Every new blogger starts out at the same place: with a website, a dream and no traffic. Most blog failures occur before a single visitor views the website, so although this can be a time of experimentation, it’s also a time of urgency. Getting over that most difficult hump and drawing in your first visitors through Google can take months, but you can build your readership much more quickly by taking things into your own hands and spreading the word yourself.
Focus on Quality
When you’re just starting out, it can be tempting to publish a hundred different posts on bland, keyword-targeted subjects meant to bring in search engine traffic. Unfortunately, if your website is new you are probably doing yourself more harm than good. Google places a certain priority on the age of a website, meaning you’re unlikely to rank highly for any keyword for at least a month. In the meantime, you’ll have a blog that’s dry, boring and clearly commercialized.
Because of this, the first few weeks after a blog goes live should be spent attracting visitors by word of mouth. Many readers hesitate to subscribe to a new blog because so many shut down a month or two after starting up. In order to combat this, your blog needs to be jam-packed with exciting, fresh content that will have others dying to share it. Post regularly, but not so often that you burn yourself out. As time goes on, you’ll settle into the blogging schedule and voice that works for you.
What is good content? Nobody wants to read an encyclopedia entry on every little topic in your niche. If they did, they’d read an encyclopedia. Blogging is a platform for expressing yourself and helping others. Even a business blog will have a personal style and tone to it. Write like you care about the subject, which you should, and are personally interested in it, and readers will pick up on your enthusiasm.
Get Involved in the Community
Once your blog has several good posts ready to share, it’s time to find some readers! The best place to start is on blogs similar to your own. These blogs have readers that are interested in your niche, and bloggers generally encourage discussion and sharing in their comment sections. Leaving your name and URL in a comment will alert readers to your blog’s presence, and you’re sure to get a few curious clicks.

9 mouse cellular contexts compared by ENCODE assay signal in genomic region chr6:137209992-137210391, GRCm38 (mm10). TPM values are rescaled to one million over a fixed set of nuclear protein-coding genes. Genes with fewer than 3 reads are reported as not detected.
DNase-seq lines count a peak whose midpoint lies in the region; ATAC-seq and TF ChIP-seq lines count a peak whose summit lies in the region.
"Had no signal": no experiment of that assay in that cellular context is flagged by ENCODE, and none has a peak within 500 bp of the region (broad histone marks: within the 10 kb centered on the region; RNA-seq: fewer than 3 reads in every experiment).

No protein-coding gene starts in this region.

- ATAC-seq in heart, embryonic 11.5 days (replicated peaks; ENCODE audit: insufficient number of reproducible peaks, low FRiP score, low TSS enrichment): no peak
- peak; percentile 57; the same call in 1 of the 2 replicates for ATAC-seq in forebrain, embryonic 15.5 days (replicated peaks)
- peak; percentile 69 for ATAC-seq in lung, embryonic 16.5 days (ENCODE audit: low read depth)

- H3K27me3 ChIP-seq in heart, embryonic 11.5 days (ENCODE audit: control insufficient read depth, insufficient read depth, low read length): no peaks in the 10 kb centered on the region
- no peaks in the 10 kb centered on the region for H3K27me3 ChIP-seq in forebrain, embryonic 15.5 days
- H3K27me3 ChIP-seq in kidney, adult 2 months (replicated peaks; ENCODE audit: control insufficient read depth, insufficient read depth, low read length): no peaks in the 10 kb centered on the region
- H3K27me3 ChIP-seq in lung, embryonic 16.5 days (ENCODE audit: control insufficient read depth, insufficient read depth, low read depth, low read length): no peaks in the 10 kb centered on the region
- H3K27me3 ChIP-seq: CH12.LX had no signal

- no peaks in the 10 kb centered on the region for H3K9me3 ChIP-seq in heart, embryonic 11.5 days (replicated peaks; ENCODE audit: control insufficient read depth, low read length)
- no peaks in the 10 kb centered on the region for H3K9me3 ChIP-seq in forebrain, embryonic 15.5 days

Remember, it’s a lot easier to pick up a bad reputation than it is to earn a good one. Always leave full, relevant responses to blog posts, and take the time to read others. Planting a link is only one benefit of interacting with the community, and getting involved in discussions can help you establish yourself as a dedicated and knowledgeable blogger.
There are other ways to get your blog out there, most notably social media websites. Services such as StumbleUpon can bring sharp spikes of traffic, but are usually poor for driving in a dedicated readership. Twitter, on the other hand, can be a valuable tool if used properly. You may want to start a new account for the blog, or share it on an established Twitter account. Don’t just tweet a URL to your latest posts; instead, spend time responding to tweets and following others. Facebook automatically shares blog updates to interested friends and family, who can in turn share it with their circle of contacts. However, you should focus most of your efforts on targeted readers, which can be difficult to accomplish on a social website like Facebook.
If you write quality content and successfully draw in a small group of returning readers, your blog will be well on its way to success. You can’t expect to have 500 blog visitors in your first month, but with patience and dedication there’s no limit to what you can achieve with nothing more than the internet, a computer and your own wits.
About the author: Sam is a blogger and a contributing writer for Quick Sprout, one of the leading marketing agencies. He takes a particular interest in topics pertaining to social media trends and SEO techniques.